After five decades of existence, the Association of Southeast Asian Nations continues to do what it has always done best — soul searching.
But as the 10 leaders of ASEAN countries prepare for their 30th summit in Manila on April 29, the familiar regional and international environment in which they have operated is undergoing radical change.
The grouping faces disruptive new challenges at a time when its members are themselves growing stronger economically and becoming more self-confident and assertive in their international dealings.
Such assertiveness can cause division among the member countries, as witnessed by the group’s response to the territorial and maritime conflict in the South China Sea over the past decade.
The lack of a common ASEAN position over the July 12, 2016 ruling by the Permanent Court of Arbitration in The Hague against China’s claims in the region has been portrayed as a sign of ASEAN fragility.
The Philippines, despite the favorable ruling, decided not to continue to press China. President Rodrigo Duterte instead adopted a softer tone toward Beijing than his predecessors, a move that reduced overall tensions.
As the current ASEAN chair, Manila’s position will almost certainly be reflected in the association’s final statement.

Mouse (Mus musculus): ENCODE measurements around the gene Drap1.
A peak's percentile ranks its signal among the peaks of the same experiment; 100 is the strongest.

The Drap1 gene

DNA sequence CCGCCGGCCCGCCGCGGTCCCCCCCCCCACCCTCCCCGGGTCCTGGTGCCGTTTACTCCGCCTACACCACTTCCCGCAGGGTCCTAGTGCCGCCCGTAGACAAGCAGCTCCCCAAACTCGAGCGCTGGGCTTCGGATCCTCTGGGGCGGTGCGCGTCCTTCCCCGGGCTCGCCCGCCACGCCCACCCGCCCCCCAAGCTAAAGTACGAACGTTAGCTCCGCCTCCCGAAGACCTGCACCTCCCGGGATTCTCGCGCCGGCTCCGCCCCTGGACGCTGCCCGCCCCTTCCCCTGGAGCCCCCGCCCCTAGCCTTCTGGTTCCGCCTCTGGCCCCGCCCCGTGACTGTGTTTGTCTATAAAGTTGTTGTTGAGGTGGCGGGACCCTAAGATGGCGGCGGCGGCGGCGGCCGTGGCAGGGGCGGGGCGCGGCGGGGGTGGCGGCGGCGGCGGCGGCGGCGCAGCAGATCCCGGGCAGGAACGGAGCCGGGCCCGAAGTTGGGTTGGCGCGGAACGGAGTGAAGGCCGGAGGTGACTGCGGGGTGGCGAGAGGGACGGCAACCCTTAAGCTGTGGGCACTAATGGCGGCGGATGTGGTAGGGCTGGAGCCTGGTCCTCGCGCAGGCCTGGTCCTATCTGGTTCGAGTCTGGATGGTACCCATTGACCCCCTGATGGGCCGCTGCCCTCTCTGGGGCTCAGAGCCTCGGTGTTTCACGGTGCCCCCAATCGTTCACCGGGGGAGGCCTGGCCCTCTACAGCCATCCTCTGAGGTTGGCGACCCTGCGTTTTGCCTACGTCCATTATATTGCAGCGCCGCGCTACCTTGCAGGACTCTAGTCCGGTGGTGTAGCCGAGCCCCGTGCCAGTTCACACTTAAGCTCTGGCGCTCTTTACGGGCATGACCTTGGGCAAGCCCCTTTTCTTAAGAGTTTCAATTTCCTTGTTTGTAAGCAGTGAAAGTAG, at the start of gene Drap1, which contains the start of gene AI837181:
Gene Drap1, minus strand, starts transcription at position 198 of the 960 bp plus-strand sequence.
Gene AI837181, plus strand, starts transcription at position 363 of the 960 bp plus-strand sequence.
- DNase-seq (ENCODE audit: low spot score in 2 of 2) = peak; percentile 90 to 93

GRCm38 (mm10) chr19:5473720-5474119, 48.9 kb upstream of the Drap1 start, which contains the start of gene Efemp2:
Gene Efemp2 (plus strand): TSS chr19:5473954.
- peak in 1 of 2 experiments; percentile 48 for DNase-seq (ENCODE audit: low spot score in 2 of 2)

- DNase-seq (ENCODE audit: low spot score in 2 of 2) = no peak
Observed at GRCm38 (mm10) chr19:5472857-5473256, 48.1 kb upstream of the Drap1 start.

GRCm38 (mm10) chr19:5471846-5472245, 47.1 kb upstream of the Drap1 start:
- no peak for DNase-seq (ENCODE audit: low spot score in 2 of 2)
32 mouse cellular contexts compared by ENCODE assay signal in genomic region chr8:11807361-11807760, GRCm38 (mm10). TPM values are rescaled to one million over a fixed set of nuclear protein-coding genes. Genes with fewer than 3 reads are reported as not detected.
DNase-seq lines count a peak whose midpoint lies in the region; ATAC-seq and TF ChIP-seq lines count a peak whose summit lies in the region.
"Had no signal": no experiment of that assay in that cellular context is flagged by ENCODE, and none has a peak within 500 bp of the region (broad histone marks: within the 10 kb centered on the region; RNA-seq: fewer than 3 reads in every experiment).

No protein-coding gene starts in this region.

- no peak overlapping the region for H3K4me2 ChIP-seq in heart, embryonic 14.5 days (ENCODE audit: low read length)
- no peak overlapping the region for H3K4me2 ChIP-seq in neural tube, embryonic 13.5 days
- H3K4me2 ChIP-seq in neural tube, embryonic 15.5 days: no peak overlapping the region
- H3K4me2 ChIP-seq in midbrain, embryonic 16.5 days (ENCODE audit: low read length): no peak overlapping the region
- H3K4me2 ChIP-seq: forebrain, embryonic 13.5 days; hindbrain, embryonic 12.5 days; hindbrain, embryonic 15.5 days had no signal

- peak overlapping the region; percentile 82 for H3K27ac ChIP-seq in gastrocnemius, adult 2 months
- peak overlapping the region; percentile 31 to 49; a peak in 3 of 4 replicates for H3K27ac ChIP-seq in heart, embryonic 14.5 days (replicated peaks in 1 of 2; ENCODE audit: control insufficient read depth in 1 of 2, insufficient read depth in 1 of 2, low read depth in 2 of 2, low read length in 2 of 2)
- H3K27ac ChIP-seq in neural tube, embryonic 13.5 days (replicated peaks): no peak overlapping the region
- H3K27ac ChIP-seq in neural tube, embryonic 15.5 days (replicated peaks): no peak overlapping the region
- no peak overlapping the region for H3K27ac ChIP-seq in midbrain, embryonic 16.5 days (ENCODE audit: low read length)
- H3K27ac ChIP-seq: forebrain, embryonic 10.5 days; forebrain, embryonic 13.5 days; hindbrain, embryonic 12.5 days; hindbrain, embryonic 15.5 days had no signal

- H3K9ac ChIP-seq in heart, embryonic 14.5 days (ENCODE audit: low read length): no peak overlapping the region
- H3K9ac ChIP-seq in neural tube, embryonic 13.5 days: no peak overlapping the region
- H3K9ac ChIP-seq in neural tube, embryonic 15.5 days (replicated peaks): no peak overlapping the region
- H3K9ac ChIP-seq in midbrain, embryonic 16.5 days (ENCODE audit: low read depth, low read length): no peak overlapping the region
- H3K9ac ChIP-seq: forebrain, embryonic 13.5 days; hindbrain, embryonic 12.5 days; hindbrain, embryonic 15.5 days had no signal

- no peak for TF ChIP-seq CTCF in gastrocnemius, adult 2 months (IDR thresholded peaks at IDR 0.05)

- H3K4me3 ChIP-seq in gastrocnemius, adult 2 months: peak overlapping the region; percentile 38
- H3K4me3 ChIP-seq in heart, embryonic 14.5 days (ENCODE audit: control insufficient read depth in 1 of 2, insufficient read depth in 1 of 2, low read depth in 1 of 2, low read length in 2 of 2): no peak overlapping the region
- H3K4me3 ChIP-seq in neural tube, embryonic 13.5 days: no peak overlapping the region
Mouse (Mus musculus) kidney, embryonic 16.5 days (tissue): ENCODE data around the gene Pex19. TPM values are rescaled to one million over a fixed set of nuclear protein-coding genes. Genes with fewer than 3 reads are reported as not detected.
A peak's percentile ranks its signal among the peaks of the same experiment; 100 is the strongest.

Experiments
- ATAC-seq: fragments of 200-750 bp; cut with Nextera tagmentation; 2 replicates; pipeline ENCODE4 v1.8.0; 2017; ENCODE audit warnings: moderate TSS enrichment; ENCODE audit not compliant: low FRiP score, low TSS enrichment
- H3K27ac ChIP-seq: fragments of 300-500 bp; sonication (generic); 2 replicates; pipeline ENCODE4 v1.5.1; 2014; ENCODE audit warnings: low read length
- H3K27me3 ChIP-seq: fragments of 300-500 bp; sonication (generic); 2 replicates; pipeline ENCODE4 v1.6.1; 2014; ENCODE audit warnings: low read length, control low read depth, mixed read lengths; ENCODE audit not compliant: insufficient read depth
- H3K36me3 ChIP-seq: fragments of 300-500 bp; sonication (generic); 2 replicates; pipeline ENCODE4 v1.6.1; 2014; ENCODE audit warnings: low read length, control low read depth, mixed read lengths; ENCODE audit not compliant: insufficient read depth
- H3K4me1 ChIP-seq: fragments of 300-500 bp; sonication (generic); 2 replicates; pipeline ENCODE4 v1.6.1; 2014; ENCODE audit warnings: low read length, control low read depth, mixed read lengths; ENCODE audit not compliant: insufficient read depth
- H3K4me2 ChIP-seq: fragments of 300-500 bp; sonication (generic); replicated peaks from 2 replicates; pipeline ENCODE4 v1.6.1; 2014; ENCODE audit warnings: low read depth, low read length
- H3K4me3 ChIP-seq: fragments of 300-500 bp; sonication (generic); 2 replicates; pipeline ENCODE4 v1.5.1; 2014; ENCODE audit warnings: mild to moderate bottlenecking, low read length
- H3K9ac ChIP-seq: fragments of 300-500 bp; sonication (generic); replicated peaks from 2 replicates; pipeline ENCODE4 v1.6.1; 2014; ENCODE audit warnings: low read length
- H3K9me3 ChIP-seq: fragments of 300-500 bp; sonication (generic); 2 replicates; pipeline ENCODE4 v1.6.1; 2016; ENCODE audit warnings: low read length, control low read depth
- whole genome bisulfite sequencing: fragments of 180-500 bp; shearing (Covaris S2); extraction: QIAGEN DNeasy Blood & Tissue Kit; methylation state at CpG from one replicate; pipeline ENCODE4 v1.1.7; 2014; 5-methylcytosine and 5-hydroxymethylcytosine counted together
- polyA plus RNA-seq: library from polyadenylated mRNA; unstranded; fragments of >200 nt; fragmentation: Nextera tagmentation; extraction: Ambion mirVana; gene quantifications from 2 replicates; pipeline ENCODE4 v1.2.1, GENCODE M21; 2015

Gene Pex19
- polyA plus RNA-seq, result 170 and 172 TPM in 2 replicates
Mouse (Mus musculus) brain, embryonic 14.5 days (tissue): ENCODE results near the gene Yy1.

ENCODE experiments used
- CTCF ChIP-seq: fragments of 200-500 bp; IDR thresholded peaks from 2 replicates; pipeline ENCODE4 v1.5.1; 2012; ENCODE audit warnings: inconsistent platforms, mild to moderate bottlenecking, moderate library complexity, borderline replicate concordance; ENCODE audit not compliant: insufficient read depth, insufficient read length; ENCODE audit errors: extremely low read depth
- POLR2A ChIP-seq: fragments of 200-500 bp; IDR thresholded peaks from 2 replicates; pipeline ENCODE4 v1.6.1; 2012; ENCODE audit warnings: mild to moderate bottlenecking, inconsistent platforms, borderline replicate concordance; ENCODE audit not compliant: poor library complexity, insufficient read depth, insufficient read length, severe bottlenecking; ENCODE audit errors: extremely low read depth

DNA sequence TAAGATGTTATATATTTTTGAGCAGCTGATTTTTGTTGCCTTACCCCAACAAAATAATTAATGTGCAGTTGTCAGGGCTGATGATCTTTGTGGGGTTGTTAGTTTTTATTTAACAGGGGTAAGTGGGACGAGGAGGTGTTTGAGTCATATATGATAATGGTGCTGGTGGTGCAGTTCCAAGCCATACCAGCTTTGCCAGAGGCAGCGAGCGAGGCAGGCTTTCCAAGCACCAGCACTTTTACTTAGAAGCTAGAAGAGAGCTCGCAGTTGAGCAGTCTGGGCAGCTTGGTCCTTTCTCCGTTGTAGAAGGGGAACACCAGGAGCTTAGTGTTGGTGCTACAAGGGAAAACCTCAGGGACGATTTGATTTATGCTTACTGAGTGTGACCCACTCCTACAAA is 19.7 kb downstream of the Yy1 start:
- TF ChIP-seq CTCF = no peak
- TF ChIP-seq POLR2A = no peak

Signs of growing political assertiveness among some ASEAN members, both within the group and in the wider international arena, have given the impression they are going their different ways. Their position on China is one example.
While ties at the ASEAN-China level are cordial, individual members have different levels of intimacy and interaction with Beijing. Relations between Singapore and China, for instance, have become strained, although this has yet to affect…
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GDP growth was unchanged at 4.5% y/y in Q1. Manufacturing activity surged, while the recovery in service sector activity and construction continued albeit at a more subdued pace as some localised social distancing measures were reinstated.
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